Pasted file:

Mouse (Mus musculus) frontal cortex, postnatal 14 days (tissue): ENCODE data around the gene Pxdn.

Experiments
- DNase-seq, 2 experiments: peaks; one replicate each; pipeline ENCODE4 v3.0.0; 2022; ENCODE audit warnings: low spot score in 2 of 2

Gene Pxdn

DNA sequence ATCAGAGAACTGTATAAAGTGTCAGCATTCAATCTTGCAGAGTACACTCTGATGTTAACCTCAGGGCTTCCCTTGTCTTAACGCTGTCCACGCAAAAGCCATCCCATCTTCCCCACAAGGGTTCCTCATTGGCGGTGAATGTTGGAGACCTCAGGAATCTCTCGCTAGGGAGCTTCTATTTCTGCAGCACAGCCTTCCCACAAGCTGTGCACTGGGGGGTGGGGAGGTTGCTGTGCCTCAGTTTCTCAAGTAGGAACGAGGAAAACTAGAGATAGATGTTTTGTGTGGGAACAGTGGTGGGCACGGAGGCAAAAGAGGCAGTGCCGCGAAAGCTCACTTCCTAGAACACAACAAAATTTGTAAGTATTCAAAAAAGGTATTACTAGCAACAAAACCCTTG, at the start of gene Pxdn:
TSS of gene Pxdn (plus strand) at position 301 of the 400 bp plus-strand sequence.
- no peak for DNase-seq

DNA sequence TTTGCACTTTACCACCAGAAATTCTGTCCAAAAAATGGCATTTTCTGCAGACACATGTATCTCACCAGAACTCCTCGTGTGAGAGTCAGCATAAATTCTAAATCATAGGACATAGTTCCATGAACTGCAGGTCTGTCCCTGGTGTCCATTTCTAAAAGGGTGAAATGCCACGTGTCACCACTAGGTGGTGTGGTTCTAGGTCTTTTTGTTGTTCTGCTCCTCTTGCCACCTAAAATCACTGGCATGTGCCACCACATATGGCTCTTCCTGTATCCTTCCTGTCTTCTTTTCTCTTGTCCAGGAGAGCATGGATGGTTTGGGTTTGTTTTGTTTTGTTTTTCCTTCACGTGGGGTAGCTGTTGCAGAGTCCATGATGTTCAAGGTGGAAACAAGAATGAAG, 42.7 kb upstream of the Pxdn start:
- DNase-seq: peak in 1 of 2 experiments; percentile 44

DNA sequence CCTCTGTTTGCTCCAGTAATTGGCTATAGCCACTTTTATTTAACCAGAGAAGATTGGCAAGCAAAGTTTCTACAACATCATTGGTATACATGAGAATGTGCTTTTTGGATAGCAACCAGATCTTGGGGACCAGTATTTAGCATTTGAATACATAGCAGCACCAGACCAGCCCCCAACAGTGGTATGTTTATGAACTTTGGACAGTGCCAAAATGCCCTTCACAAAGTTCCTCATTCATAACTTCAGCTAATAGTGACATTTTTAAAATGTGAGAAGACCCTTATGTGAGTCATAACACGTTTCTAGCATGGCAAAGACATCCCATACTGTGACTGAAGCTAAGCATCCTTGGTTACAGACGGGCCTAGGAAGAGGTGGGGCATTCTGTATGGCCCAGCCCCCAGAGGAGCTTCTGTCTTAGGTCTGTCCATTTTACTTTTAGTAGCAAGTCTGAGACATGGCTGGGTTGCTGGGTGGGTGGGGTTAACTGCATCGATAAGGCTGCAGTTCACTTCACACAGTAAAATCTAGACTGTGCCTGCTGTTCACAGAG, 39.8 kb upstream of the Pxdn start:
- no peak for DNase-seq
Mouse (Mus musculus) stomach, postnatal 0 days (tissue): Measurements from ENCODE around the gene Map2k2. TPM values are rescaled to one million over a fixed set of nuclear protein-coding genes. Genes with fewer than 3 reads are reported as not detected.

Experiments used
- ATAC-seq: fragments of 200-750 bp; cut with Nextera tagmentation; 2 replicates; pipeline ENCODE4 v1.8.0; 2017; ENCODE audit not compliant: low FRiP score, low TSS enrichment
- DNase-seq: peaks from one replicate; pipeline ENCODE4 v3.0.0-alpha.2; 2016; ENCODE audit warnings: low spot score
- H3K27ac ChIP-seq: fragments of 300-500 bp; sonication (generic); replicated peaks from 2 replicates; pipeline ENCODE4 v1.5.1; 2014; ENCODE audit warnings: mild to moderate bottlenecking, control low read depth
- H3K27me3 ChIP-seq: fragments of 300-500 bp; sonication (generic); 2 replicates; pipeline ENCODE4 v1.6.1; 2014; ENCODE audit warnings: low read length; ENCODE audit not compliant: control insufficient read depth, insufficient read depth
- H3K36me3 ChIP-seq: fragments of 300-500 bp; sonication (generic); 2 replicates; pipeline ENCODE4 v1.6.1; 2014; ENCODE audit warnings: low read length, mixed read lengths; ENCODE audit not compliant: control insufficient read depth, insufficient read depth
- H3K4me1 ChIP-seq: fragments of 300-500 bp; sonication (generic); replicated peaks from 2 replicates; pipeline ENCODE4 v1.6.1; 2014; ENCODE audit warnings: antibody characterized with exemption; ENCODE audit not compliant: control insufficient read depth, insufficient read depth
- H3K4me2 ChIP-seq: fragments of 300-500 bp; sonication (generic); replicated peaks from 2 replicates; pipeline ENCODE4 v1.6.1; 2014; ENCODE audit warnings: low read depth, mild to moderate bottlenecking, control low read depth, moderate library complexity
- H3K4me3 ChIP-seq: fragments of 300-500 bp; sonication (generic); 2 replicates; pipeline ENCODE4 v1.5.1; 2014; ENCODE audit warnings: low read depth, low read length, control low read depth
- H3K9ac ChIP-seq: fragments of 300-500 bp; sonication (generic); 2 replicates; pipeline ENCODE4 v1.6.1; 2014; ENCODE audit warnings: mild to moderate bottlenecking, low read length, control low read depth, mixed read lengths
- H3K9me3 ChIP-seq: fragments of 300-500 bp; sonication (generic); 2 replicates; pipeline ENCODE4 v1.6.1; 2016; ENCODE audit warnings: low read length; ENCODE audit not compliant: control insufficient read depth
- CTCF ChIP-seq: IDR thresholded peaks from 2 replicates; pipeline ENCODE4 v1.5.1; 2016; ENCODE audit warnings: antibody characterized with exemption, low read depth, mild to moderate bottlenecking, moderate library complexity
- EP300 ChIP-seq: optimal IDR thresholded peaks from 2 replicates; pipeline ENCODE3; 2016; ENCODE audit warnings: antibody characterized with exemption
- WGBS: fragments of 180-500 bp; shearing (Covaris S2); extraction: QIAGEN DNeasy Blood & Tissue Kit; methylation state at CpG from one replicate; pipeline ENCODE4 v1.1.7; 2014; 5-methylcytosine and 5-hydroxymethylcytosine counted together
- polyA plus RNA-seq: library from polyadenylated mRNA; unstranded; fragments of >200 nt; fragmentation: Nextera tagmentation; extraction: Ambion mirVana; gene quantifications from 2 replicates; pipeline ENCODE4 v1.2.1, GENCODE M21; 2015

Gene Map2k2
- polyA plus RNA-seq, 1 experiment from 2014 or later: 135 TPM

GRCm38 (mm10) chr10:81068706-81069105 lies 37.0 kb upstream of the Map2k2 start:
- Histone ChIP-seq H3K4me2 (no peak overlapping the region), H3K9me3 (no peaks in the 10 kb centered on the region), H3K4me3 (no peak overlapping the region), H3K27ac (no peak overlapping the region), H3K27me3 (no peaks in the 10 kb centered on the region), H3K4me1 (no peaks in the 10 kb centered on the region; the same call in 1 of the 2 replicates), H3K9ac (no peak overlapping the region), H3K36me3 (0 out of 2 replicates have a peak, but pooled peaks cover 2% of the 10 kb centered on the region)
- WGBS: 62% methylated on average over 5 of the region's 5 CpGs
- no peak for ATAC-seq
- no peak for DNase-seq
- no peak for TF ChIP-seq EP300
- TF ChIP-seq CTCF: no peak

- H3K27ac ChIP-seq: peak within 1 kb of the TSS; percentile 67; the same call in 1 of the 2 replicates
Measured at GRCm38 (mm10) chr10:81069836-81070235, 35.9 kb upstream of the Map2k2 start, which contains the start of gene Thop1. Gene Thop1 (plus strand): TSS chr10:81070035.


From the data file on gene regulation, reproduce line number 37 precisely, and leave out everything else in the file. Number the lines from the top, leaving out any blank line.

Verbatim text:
- H3K27ac ChIP-seq: peak within 1 kb of the TSS; percentile 67; the same call in 1 of the 2 replicates